Dragon Quest’s artstyle is arguably the most enticing part of the game, with its environments and models sporting bold outlines and bright colors. Character designs and dynamic locations drive the desire to search every corner of the world, as the monsters you fight across the terrain of Erdrea are a pleasure to seek out and murder. These range from demonic lottery machines come to life trying to kill you, to the “Khalamari Kids” who resemble baby squids that are disgustingly adorable. The main characters of the game are lovable and don’t avoid tropes, but the dialog between the crew of characters you travel the world with enchants you into having a unique love for each of them. Sylvando, your Spanish accented circus performing partner condescends constantly, and is a hilarious delight. I got so caught up in adoring Dragon Quest that I may or may not have gone over budget to import from Japan a large Slime plush, the mascot of the Dragon Quest series, as well as stickers from various artists. Most Dragon Quest merchandise is not available in America, forcing fans like myself to have to pay a high price to import. I am poor now, but I was also poor before playing this game, so I think I will be OK.
The game exudes a strange familiarity, something Sean had also experienced. This comes from the character designer of Dragon Quest, Akira Toriyama, also being the creator of Dragon Ball. Dragon Ball is one of the most popular anime series of all time, a show and a video game series we both loved as kids. Toryiama’s style bleeds across both series, any character from each series could cross over seamlessly into the other’s world. Dragon Ball is a huge hit with western audiences, and is one of the biggest media franchises to come from Japan to America. As the generation that grew up with Dragon Ball, we are predisposed to fall in love with anything Toriyama makes. One of my earliest memories as a kid is walking downstairs, the day before Halloween, dressed in my Dragon Ball Z Vegeta costume and my older sister laughing hysterically at me. I remember looking in the mirror and laughing at how ridiculous my big anime wig was, but I also thought it was extremely cool, even when it was not.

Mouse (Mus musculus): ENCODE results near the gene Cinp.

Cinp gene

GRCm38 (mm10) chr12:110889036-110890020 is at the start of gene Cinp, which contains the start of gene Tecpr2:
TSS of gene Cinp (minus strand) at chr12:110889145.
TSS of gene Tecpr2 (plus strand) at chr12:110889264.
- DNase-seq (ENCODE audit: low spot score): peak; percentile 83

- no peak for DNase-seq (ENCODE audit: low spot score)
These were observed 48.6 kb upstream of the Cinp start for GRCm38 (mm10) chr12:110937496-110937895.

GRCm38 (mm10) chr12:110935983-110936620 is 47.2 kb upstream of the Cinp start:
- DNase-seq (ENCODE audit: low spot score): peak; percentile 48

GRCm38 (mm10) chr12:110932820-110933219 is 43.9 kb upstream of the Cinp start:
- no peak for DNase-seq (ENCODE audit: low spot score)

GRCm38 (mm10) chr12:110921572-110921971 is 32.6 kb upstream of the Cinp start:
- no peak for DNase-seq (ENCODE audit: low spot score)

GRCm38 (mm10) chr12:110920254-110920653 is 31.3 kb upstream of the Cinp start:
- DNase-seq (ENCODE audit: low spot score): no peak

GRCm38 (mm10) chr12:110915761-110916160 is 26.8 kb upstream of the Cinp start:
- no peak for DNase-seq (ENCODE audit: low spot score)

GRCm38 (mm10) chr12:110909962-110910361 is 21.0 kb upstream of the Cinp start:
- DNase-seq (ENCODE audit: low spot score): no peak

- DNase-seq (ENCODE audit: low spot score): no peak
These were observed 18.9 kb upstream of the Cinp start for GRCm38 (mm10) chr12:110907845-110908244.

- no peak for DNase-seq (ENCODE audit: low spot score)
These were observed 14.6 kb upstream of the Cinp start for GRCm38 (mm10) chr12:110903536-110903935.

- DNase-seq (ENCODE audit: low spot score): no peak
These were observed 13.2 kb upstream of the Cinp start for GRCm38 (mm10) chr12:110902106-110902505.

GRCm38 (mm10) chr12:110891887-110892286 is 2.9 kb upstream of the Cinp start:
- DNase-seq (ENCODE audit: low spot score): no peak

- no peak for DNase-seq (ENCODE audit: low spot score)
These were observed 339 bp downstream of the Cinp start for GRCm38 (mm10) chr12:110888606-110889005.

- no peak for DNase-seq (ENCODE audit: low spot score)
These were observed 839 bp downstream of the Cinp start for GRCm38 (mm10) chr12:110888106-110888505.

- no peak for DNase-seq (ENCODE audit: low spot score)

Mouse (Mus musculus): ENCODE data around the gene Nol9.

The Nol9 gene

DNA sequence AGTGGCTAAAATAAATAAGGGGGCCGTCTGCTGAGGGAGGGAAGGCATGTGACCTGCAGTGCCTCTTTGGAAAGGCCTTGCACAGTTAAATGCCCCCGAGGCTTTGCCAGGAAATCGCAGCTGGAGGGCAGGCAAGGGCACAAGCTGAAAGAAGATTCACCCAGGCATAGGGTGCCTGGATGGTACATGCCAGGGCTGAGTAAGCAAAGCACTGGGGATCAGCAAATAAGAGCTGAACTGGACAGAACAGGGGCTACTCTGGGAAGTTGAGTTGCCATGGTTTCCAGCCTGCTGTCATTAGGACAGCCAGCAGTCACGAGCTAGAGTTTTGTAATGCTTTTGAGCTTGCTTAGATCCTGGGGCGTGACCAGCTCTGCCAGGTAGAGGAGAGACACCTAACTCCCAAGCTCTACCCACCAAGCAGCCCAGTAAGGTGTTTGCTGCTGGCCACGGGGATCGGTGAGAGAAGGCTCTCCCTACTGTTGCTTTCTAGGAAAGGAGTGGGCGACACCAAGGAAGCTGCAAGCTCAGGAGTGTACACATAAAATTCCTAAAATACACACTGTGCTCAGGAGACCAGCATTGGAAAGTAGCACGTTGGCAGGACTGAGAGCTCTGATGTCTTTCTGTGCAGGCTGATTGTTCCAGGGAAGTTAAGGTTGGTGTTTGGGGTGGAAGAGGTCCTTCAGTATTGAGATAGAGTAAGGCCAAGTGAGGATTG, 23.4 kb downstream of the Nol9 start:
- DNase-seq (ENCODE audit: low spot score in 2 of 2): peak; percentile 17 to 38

Dragon Quest, for the most part, is still a diamond in the rough in America. Square Enix has done all they can to make the Nintendo Switch version of Dragon Quest XI stand out from other Switch titles. Dragon Quest XI originally released in 2017 in Japan, then America in 2018. The Switch version includes a fully orchestrated soundtrack, in game upgrades to make the experience smoother, and a full recreation of the game in 2D mode to resemble the games original look. The marketing budget was increased as well as back in September, when the game released, ads for the game were abundant. Even with all this, Dragon Quest XI S: Definitive Edition for the Nintendo Switch did not debut in the top 20 of video games sold in its release month of September 2019, and only barely cracked the top ten of Nintendo Switch titles sold for the month at number seven.
Dragon Quest remains a fascinating case of franchises that are from our favorite creators that don’t land commercially. Now, I am a huge fan of the series, and plan on going back and playing older titles from the franchise that I missed out on. Maybe someday the games will become popular in America, and like any good consumer I will then abandon the series as anything that becomes too popular isn’t cool anymore. Until then, I will be Sizzle and Sizzling my ass to victory.
Image by Danielle Wilson